Marcel Cremer | Tech, Digitalisation and Entrepreneurship
February 20, 2023

How to batch download Azure Blobs or AWS S3 Files

Posted on February 20, 2023
5 minutes  • 949 words  • Other languages:  Deutsch

If you are working in the cloud, you probably came across a requirement to Batch download files from cloud storage at some time. Wether you want to provide the reports of last year, files that were uploaded by users or other use cases - providing an archive of data is a not-so-uncommon use-case. However, when I researched if it’s possible to do this with Microsoft Azure, there were only examples like here (MSDN, external) where you would download the files either one-by-one or in parallel, but not in batch.

The article will first explain my journey to the current solution. For TLDR, click here.

The “easy” server-side solution

So when I came across the requirement, I implemented this “Best practise” approach and failed miserably. The flow that was executed was similiar to the following:

Client requests archive via RESTful-API

For a few, small files, this approach will even work fine. However, as soon, as the amount of data grows, you run into some severe problems:

…and probably some others, that I forgot right now. Not a very viable solution, that has a lot (and I have experience by now with it) of potential to fail.

The “more-complex” server-side solution

As a realtime delivery of the data is not possible, my next solution was to offboard the task, which was also an inspiration to write my article about KEDA before. The flow now differed a bit for the client, but could work completely in the background:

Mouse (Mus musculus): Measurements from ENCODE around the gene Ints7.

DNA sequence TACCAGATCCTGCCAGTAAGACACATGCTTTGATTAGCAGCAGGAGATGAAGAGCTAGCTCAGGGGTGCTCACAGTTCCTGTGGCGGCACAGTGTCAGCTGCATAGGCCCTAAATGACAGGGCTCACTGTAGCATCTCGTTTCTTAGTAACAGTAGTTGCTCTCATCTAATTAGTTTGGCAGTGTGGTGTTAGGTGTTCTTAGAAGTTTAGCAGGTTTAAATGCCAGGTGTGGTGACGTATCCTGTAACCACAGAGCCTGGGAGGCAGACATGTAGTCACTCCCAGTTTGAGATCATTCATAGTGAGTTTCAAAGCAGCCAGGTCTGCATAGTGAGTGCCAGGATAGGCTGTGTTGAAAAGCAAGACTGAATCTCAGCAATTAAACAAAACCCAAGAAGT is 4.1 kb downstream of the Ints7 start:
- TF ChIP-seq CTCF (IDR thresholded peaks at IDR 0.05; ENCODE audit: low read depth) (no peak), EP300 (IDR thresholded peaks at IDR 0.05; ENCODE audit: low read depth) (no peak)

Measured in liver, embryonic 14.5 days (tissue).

Client requests archive via RESTful-API Server answers, that the request is processed in the background

The job then basically does the same as the server before, but does not send the result to the client. Instead, it will store it again on an azure BLOB storage and afterwards generates a link, that the client will receive.

The background job now creates a few other issues:

So even now, that we’ve removed the workload from our core services, we are still struggling with plenty of problems, that we don’t want to have and additionally, the process becomes more complex. If we could just send the files directly from Azure or AWS to the user. But that’s not possible… or is it?

A client-based solution for downloading the zip archive

Let’s go back to the original requirement: We want to

Is that even possible, without an Azure or AWS batch download? Yes, it is!

I created a proof-of-concept in this repository here . The demo is written with Vue, but you really don’t need to understand Vue to get, what’s going on there:

Whenever you click the Client Batch Download Example-Button, it will trigger the downloadAndStoreAsZip-function that tries to download 1000 files from a robot-image generator called is pretty cool btw). Per default, the downloadInParallel-function now creates fetch-promises for 10 images at a time and downloads them as a blob into the RAM. If you want to, it could also “throttle” the next batch by waiting some seconds - otherwise it will continue until everything is downloaded. At the same time, the progress is updated after every batch that was downloaded, so that we can visualize it to the client. Finally, we use JSZip to zip everything and provide the download to the client.

Azure Batch Download Progress Bar

That’s much better than any other solution, that we had before:

However, there are also two downsides:

For the first issue, there’s a possible solution that is directly linked by our utilised FileSaver library: StreamSaver makes it possible, to write the blobs directly to the local hard disc while still downloading the other files.

For the second downside, I have to admit that I’m willing to accept it, because the benefits outweigh the downsides by far.

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